So there is no way to know if it would be beneficial to her or not. You would need a hearing test and try it to see. But then you have the issue of trying to help her learn to use a new device. We were lucky that Dad had his hearing aids long before he had his dementia. Mom didn't. She forgets it and doesn't like to wear it.

Hope this helped.... maybe. Like everything else in dementia there is no easy black and white answer. It depends on the loved one.

Love..... deb

 
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Old 10-15-2008, 04:01 AM   #12
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Re: She's here!

Just like Ibake and Deb said anything valuable should be put somewhere for keeping. We have lost & found some many of Mom's things. She has lost and never found her daimond ring and her mothers ring. Her wallet and check book which she insist on holding is misplaced on a daily basis. One good thing she is pretty much house bound except for drs apts these days so I always know what is lost is still in the house. Just like you said Emily, I have often come home to find things in the oddest places. I either put them back where they go or just leave them. Those are the small little events that happen, the moving around of stuff so I figure if it occupies her mind then let her be.
You will find Emily every day will to be a new adventure. You will be hopping! I wish you all the best.

Love Pauline

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Old 10-15-2008, 07:43 AM   #13
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Re: She's here!

Caroline,

It may not be that she can't hear you so much that she can't see you to process what you are saying. She watches your face when you talk to her and that helps her interpret what you are saying. And she may read lips some. When she can't see you it confuses her. The words come at her out of a machine and that is confusing....how did you get in that little thing to talk to her? Why don't you just stand still in front of her instead of crawling into that little thing? Remember that her reality is altered now. Having just the words come at her can be too much too fast for her to process it and to be able to format an answer.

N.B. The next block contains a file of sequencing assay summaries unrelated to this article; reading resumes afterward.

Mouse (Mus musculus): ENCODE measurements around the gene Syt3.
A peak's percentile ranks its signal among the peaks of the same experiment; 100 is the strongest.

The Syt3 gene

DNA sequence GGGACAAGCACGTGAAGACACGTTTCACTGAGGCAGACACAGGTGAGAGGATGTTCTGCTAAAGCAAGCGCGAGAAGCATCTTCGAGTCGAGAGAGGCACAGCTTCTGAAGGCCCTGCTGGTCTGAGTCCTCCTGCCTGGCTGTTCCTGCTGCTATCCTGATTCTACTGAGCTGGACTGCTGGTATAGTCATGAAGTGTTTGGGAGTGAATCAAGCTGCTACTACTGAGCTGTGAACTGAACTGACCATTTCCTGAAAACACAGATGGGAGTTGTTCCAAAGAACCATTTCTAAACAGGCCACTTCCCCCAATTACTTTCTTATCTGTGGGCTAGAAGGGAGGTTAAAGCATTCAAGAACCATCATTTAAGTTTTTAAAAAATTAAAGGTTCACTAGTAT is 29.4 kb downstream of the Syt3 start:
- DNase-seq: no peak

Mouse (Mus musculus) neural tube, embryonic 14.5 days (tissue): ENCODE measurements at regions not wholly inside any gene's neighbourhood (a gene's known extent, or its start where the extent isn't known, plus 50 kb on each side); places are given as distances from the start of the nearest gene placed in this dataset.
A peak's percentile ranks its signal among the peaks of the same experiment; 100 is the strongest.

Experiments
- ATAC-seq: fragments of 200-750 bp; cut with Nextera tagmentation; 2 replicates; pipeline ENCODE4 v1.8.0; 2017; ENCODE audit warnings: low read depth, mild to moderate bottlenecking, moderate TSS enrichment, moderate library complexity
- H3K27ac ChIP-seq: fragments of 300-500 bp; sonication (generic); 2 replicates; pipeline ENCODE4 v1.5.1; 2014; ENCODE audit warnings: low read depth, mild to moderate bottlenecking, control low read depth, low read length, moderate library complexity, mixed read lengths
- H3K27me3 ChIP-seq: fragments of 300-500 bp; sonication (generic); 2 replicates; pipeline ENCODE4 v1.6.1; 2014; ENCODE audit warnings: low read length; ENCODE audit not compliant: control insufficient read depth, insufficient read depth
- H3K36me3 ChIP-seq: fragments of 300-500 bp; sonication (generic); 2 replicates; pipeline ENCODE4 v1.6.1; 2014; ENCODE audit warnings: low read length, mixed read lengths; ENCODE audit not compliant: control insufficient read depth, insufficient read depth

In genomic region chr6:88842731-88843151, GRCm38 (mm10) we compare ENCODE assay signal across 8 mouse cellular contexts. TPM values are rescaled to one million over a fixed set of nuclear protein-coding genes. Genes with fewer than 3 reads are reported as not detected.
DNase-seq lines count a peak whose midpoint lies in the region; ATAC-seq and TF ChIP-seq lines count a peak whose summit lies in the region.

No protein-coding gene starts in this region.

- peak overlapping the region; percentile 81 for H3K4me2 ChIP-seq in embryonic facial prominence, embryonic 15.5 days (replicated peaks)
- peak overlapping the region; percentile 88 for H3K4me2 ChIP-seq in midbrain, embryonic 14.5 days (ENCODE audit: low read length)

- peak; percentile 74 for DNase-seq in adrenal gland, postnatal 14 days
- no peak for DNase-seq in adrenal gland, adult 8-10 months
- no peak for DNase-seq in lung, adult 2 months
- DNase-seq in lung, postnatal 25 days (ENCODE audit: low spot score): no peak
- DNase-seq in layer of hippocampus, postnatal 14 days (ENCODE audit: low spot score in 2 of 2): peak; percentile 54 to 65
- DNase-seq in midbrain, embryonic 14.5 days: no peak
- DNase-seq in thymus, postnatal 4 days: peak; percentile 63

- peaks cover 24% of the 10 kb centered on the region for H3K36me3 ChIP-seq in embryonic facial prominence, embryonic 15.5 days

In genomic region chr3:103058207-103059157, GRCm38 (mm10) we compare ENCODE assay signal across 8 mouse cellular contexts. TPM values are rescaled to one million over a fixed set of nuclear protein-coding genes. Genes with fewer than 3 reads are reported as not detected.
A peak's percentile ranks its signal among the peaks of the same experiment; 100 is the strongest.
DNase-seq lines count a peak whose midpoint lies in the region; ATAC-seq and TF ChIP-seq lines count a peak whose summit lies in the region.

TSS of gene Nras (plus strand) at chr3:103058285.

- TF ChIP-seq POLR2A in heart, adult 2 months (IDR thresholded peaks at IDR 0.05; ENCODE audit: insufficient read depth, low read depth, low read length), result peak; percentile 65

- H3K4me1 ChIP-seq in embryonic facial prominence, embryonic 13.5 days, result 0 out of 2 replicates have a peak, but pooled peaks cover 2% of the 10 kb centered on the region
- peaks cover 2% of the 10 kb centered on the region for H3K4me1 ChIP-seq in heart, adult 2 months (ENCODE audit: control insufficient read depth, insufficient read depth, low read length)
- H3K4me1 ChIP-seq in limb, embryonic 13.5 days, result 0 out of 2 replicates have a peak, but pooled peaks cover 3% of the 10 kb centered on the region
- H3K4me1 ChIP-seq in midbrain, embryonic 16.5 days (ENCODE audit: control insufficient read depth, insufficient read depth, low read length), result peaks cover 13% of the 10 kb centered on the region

She may also be slightly deaf and be reading lips and watching you visually to process your facial expressions for a clue as to what you are talking about..

 
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Old 10-21-2008, 01:09 PM   #14
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Re: She's here!

sorry I have not congradulated you,,, was a termendous start to a long journey for both of you... I like your sense of humor and look forward to your adventures with your mil... I do think that you need to help your mil help you. I mean if she likes doing the dishes go for it, you need to find out what amuses her so that when you need a break you can take it. somewhat like a little puppy, fun to play with but after awhile everyone needs a break and I don't think they make kennels big enough for your MIL...and the law frowns on things like that

 
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Old 10-21-2008, 01:11 PM   #15
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Re: She's here!

sorry I have not congradulated you,,,